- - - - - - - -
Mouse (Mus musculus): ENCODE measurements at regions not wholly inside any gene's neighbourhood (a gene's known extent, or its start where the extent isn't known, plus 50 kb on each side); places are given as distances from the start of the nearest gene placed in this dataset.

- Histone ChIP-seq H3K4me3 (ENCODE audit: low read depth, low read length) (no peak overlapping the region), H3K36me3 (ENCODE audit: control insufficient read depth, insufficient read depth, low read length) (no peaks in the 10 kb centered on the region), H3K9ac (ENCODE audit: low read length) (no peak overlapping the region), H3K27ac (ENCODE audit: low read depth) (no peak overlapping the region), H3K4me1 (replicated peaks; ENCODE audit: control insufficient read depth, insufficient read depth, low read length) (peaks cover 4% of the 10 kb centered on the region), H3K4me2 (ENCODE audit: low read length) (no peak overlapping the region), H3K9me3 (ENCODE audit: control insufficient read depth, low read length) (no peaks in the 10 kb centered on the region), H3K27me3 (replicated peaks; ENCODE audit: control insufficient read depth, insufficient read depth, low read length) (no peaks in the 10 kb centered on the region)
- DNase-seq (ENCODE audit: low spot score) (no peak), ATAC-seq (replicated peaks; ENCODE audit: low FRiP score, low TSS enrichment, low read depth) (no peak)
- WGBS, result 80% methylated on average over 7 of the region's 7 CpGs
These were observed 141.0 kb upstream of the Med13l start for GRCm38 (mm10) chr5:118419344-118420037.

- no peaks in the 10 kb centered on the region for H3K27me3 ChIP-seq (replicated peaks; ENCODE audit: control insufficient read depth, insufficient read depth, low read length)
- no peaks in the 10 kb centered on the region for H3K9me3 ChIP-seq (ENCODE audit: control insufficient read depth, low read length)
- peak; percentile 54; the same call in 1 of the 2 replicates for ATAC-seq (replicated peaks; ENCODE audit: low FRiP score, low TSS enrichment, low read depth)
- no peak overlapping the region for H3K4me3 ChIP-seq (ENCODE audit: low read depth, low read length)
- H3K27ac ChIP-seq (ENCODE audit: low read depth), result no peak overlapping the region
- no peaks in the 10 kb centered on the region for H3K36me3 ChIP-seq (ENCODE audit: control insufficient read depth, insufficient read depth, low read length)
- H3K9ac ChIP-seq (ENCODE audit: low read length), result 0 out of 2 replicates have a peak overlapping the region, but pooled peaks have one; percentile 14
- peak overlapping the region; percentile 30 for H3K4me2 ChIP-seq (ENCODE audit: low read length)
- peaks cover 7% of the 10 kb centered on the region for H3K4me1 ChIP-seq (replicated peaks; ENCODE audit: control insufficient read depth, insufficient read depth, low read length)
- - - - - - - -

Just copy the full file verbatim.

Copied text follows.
Mouse (Mus musculus): ENCODE measurements at regions not wholly inside any gene's neighbourhood (a gene's known extent, or its start where the extent isn't known, plus 50 kb on each side); places are given as distances from the start of the nearest gene placed in this dataset.

- Histone ChIP-seq H3K4me3 (ENCODE audit: low read depth, low read length) (no peak overlapping the region), H3K36me3 (ENCODE audit: control insufficient read depth, insufficient read depth, low read length) (no peaks in the 10 kb centered on the region), H3K9ac (ENCODE audit: low read length) (no peak overlapping the region), H3K27ac (ENCODE audit: low read depth) (no peak overlapping the region), H3K4me1 (replicated peaks; ENCODE audit: control insufficient read depth, insufficient read depth, low read length) (peaks cover 4% of the 10 kb centered on the region), H3K4me2 (ENCODE audit: low read length) (no peak overlapping the region), H3K9me3 (ENCODE audit: control insufficient read depth, low read length) (no peaks in the 10 kb centered on the region), H3K27me3 (replicated peaks; ENCODE audit: control insufficient read depth, insufficient read depth, low read length) (no peaks in the 10 kb centered on the region)
- DNase-seq (ENCODE audit: low spot score) (no peak), ATAC-seq (replicated peaks; ENCODE audit: low FRiP score, low TSS enrichment, low read depth) (no peak)
- WGBS, result 80% methylated on average over 7 of the region's 7 CpGs
These were observed 141.0 kb upstream of the Med13l start for GRCm38 (mm10) chr5:118419344-118420037.

- no peaks in the 10 kb centered on the region for H3K27me3 ChIP-seq (replicated peaks; ENCODE audit: control insufficient read depth, insufficient read depth, low read length)
- no peaks in the 10 kb centered on the region for H3K9me3 ChIP-seq (ENCODE audit: control insufficient read depth, low read length)
- peak; percentile 54; the same call in 1 of the 2 replicates for ATAC-seq (replicated peaks; ENCODE audit: low FRiP score, low TSS enrichment, low read depth)
- no peak overlapping the region for H3K4me3 ChIP-seq (ENCODE audit: low read depth, low read length)
- H3K27ac ChIP-seq (ENCODE audit: low read depth), result no peak overlapping the region
- no peaks in the 10 kb centered on the region for H3K36me3 ChIP-seq (ENCODE audit: control insufficient read depth, insufficient read depth, low read length)
- H3K9ac ChIP-seq (ENCODE audit: low read length), result 0 out of 2 replicates have a peak overlapping the region, but pooled peaks have one; percentile 14
- peak overlapping the region; percentile 30 for H3K4me2 ChIP-seq (ENCODE audit: low read length)
- peaks cover 7% of the 10 kb centered on the region for H3K4me1 ChIP-seq (replicated peaks; ENCODE audit: control insufficient read depth, insufficient read depth, low read length)